In motorsport, details make the difference between winning and losing. A few extra horsepower here, a little more wing there, and suddenly victory is within grasp.
For road cars, details matter too. Witness how Renault transformed the forgettable Clio 16v into the epochal Clio Williams. Or how McLaren melded the disappointing 12C into the divine 650S.
The car above appears to be a standard, 13-year-old Audi A4. Look closer, though, and you’ll spot subtle differences. These details – some visible, some not – combine to make an A4 DTM Edition. Are they also enough to make a good car great?
Watch our Audi A4 DTM video
In 2004, Audi topped the podium in the German touring car championship. It celebrated with a limited-run A4 saloon, 250 of which came to the UK in right-hand drive. The DTM Edition cost £29,980 when new – a hefty premium over a regular A4.
The A4’s 2.0-litre petrol engine gained a 20hp boost to 220hp, with 207lb ft of torque from 1,800rpm. Suspension was stiffer and 20mm lower, while front brake discs were drilled for lightness. Quattro four-wheel drive was standard.
Meet MR’s new retro long(ish)-termer: a 2005 A4 DTM Edition from Audi’s heritage fleet. Just 6,500 miles on the clock. We’ll be running it for a month. pic.twitter.com/GPW6BuWHk6
— Tim Pitt (@timpitt100) April 6, 2018
Highlights of the DTM’s cosmetic makeover were its front splitter and rear lip spoiler, both finished in exquisite unpainted carbon fibre. It also wore new bumpers – the rear incorporating an upswept diffuser and bright red tow-hook – along with 18-inch, turbine-style alloy wheels and a fatter exhaust tailpipe.
Inside, there was more carbon fibre on the door trims and dashboard, plus ‘DTM’ logos on the sill kickplates. The shapely Recaro seats were trimmed in leather and Nardia artificial suede (Audi’s take on Alcantara), which also covers the steering wheel and gearknob.
A special delivery
The DTM Edition arrives in a covered transporter – a kid-gloves delivery method usually saved for supercars. Clearly, Audi knows how to care for its 50-strong heritage fleet, and the condition of this 2005 A4 reflects that. One slightly scuffed alloy is the only clue to its 6,524 miles.
My neighbours seem nonplussed, but I’m shamelessly excited. I love the idea of a Q-car, a stealthy sports saloon only recognisable to those in the know. Also, the DTM is a close mechanical cousin to my own 2006 Golf GTI: both share the same EA888 engine.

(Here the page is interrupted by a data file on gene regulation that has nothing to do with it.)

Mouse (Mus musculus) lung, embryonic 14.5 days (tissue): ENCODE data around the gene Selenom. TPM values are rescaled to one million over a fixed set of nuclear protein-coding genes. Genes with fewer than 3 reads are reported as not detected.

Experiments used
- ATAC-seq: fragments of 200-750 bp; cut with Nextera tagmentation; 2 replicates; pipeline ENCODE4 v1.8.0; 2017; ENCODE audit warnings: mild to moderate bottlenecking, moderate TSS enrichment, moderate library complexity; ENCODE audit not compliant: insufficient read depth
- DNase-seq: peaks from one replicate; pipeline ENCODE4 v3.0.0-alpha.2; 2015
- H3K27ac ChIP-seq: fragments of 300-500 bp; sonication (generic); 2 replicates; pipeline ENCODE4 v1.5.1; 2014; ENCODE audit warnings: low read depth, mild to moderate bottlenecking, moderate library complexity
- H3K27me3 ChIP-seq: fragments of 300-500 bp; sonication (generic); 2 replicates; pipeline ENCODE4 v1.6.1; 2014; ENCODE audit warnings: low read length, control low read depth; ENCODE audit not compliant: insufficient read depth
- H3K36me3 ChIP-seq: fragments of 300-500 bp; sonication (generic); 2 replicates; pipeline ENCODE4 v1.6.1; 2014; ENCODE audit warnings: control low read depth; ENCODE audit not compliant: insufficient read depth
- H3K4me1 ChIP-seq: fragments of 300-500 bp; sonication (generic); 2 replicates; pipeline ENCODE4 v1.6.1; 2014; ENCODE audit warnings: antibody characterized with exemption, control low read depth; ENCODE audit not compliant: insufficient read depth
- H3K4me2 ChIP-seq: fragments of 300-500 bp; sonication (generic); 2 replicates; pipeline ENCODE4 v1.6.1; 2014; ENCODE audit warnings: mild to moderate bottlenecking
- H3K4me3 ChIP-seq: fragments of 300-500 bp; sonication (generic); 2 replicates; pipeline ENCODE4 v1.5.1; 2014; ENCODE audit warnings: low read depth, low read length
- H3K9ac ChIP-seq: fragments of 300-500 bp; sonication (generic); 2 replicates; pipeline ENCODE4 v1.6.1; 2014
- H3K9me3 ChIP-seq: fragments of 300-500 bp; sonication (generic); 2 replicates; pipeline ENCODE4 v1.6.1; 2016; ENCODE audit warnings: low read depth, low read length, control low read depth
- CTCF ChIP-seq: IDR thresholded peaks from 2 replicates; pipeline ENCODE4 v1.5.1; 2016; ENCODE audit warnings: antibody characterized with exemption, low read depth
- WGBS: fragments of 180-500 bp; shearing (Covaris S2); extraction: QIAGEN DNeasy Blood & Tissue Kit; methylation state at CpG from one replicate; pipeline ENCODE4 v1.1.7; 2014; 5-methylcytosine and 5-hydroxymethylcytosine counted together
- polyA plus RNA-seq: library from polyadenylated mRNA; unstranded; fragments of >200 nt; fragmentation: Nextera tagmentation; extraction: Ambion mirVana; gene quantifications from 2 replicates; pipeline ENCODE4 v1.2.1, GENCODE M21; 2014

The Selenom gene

Rather than the usual seven-day loan, we took ownership of the Audi for a month, using it as daily-driver and company hack for the MR team. Could it prove its worth as a usable retro classic?
A retro road trip
The Audi is immediately pressed into service for a long weekend away, driving from south London to Chester loaded with kids and luggage. Its 2005-spec sat nav feels hopelessly dated and the lack of DAB grates after five hours of motorway monotony. Nonetheless, the journey passes in quiet comfort. This A4 hasn’t forgotten its repmobile roots.
Thankfully, Audi’s sprinkling of motorsport magic comes to the fore on Sunday morning, with a brief foray into north Wales. Here, on rain-soaked roads close to the Evo Triangle, the DTM feels responsive, grippy and quick. It shrugs off the conditions with calm, confidence-inspiring competence.
Of course, fast Audis are invariably capable, yet frequently also dull to drive. Fortunately, the A4 DTM isn’t too straight-laced to party. Its steering is lively, its six-speed gearbox slick and snappy, and its turbocharged engine – with that additional 20hp versus the GTI – offers a mighty mid-range punch.
Former MR web editor Andrew Brady takes custody of the DTM on my return and I scarcely see it for a couple of weeks. Swapping back to more modern machines, I miss the analogue feel of the Audi – even if I don’t miss its ‘sporty’ suspension.
Andrew complains about the firm ride, too, yet seems in no rush to return the keys. The A4 proves faultless on his daily commute, its heated seats a welcome boon on cold mornings.
Mid-way through our loan, an office debate ignites around whether the DTM feels special enough. I suggest that’s missing the point. This isn’t an RS4, or even an S4. It’s the four-door equivalent of a ‘warm hatch’ and, judged thus, makes a compelling case for itself.
As seen on Instagram
The DTM returns to my care for its fourth and final week, kicking off with a trip to Goodwood circuit for a driving day. I put my faith in the ancient nav and – predictably – it gets me lost. Still, I discover some brilliant B-roads and am chuffed when, later that day, the car is papped on Instagram by fellow journalist Dan Trent. #ifyouknowthenyouknow indeed.
At Goodwood, the DTM again becomes a topic of discussion. One colleague says he’d prefer an E46 BMW 320 Si – a limited-run homologation special from the same era. I’ve not driven the BMW, but its highly-strung 173hp engine and rear-wheel-drive chassis suggest an altogether different beast. Horses for courses, perhaps.
I’d be torn between a DTM and Mk5 GTI, though. The Golf is more engaging on the right road and, ultimately, more fun. Its hatchback adds useful practicality, too. In the A4’s defence, it’s rarer, better equipped and feels more ‘premium’.
Vorsprung durch DTM
My final drive back to Milton Keynes is tinged with sadness. As I pull into Audi HQ, the odometer has gained 1,672 miles, the final tally standing at 8,196. The DTM has been as reliable as I’d hoped, and managed just less than 40mpg overall.
Fancy owning an A4 DTM? You may need to be patient. We found just two for sale at the time of writing, one of which had many dubious modifications.
Find a good one, though, and you’ll have a leftfield modern classic that should appreciate in value. And what’s not to like about that?
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